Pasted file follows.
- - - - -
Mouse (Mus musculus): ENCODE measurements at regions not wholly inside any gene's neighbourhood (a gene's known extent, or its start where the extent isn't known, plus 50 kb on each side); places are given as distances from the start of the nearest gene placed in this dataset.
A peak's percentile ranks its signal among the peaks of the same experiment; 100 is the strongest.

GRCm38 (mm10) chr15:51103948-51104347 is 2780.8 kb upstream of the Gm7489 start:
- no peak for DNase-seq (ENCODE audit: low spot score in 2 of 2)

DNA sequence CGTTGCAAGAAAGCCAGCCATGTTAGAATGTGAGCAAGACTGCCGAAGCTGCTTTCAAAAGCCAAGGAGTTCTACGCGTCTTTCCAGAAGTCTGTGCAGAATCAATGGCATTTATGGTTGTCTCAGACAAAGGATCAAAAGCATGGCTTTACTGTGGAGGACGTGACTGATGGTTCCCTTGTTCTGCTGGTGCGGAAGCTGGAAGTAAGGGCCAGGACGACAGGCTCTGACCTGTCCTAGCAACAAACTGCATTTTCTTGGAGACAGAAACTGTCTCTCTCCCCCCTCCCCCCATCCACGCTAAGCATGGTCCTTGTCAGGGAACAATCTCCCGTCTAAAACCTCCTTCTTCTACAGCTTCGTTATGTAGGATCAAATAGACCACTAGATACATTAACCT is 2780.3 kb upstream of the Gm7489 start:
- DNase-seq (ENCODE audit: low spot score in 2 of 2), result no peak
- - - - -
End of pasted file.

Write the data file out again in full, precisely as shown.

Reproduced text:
Mouse (Mus musculus): ENCODE measurements at regions not wholly inside any gene's neighbourhood (a gene's known extent, or its start where the extent isn't known, plus 50 kb on each side); places are given as distances from the start of the nearest gene placed in this dataset.
A peak's percentile ranks its signal among the peaks of the same experiment; 100 is the strongest.

GRCm38 (mm10) chr15:51103948-51104347 is 2780.8 kb upstream of the Gm7489 start:
- no peak for DNase-seq (ENCODE audit: low spot score in 2 of 2)

DNA sequence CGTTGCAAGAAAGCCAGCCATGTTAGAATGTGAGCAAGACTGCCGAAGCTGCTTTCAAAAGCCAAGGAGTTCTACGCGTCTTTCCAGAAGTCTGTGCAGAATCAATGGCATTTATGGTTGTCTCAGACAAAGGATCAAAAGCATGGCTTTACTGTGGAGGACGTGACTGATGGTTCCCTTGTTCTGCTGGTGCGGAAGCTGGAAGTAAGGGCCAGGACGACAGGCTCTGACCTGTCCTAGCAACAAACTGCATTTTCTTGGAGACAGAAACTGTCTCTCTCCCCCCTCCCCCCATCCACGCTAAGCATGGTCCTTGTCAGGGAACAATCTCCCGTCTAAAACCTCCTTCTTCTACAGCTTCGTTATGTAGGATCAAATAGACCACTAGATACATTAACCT is 2780.3 kb upstream of the Gm7489 start:
- DNase-seq (ENCODE audit: low spot score in 2 of 2), result no peak